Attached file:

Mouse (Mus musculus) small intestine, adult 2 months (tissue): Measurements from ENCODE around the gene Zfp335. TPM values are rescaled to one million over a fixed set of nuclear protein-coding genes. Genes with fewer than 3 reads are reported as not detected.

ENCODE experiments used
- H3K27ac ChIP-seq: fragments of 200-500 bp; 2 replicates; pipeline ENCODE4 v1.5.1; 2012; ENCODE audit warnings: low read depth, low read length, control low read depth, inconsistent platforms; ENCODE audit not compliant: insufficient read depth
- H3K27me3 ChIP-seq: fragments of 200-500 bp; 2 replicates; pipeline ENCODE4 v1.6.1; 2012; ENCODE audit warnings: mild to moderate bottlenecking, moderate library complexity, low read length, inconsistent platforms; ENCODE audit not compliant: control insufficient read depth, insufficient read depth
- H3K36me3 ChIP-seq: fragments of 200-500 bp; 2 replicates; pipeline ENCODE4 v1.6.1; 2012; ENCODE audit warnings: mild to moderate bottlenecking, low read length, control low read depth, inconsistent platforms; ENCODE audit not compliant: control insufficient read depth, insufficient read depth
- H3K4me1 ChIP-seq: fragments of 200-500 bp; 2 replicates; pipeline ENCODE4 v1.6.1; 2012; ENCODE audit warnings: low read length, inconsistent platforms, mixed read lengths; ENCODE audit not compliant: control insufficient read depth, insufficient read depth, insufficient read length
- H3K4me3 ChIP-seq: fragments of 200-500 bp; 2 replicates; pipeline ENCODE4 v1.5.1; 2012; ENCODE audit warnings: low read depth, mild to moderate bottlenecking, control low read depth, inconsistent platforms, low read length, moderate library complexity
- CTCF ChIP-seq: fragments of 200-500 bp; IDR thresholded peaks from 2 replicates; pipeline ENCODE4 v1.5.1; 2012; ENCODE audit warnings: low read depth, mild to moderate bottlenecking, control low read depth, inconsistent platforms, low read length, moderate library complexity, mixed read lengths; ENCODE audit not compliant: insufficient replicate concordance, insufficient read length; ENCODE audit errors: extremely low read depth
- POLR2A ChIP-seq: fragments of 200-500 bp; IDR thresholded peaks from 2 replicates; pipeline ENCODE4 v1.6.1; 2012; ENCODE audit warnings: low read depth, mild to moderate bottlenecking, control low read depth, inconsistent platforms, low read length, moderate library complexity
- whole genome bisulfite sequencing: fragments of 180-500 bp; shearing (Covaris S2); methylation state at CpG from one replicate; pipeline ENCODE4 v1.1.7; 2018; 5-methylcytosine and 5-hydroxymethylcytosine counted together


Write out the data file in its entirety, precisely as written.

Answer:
Mouse (Mus musculus) small intestine, adult 2 months (tissue): Measurements from ENCODE around the gene Zfp335. TPM values are rescaled to one million over a fixed set of nuclear protein-coding genes. Genes with fewer than 3 reads are reported as not detected.

ENCODE experiments used
- H3K27ac ChIP-seq: fragments of 200-500 bp; 2 replicates; pipeline ENCODE4 v1.5.1; 2012; ENCODE audit warnings: low read depth, low read length, control low read depth, inconsistent platforms; ENCODE audit not compliant: insufficient read depth
- H3K27me3 ChIP-seq: fragments of 200-500 bp; 2 replicates; pipeline ENCODE4 v1.6.1; 2012; ENCODE audit warnings: mild to moderate bottlenecking, moderate library complexity, low read length, inconsistent platforms; ENCODE audit not compliant: control insufficient read depth, insufficient read depth
- H3K36me3 ChIP-seq: fragments of 200-500 bp; 2 replicates; pipeline ENCODE4 v1.6.1; 2012; ENCODE audit warnings: mild to moderate bottlenecking, low read length, control low read depth, inconsistent platforms; ENCODE audit not compliant: control insufficient read depth, insufficient read depth
- H3K4me1 ChIP-seq: fragments of 200-500 bp; 2 replicates; pipeline ENCODE4 v1.6.1; 2012; ENCODE audit warnings: low read length, inconsistent platforms, mixed read lengths; ENCODE audit not compliant: control insufficient read depth, insufficient read depth, insufficient read length
- H3K4me3 ChIP-seq: fragments of 200-500 bp; 2 replicates; pipeline ENCODE4 v1.5.1; 2012; ENCODE audit warnings: low read depth, mild to moderate bottlenecking, control low read depth, inconsistent platforms, low read length, moderate library complexity
- CTCF ChIP-seq: fragments of 200-500 bp; IDR thresholded peaks from 2 replicates; pipeline ENCODE4 v1.5.1; 2012; ENCODE audit warnings: low read depth, mild to moderate bottlenecking, control low read depth, inconsistent platforms, low read length, moderate library complexity, mixed read lengths; ENCODE audit not compliant: insufficient replicate concordance, insufficient read length; ENCODE audit errors: extremely low read depth
- POLR2A ChIP-seq: fragments of 200-500 bp; IDR thresholded peaks from 2 replicates; pipeline ENCODE4 v1.6.1; 2012; ENCODE audit warnings: low read depth, mild to moderate bottlenecking, control low read depth, inconsistent platforms, low read length, moderate library complexity
- whole genome bisulfite sequencing: fragments of 180-500 bp; shearing (Covaris S2); methylation state at CpG from one replicate; pipeline ENCODE4 v1.1.7; 2018; 5-methylcytosine and 5-hydroxymethylcytosine counted together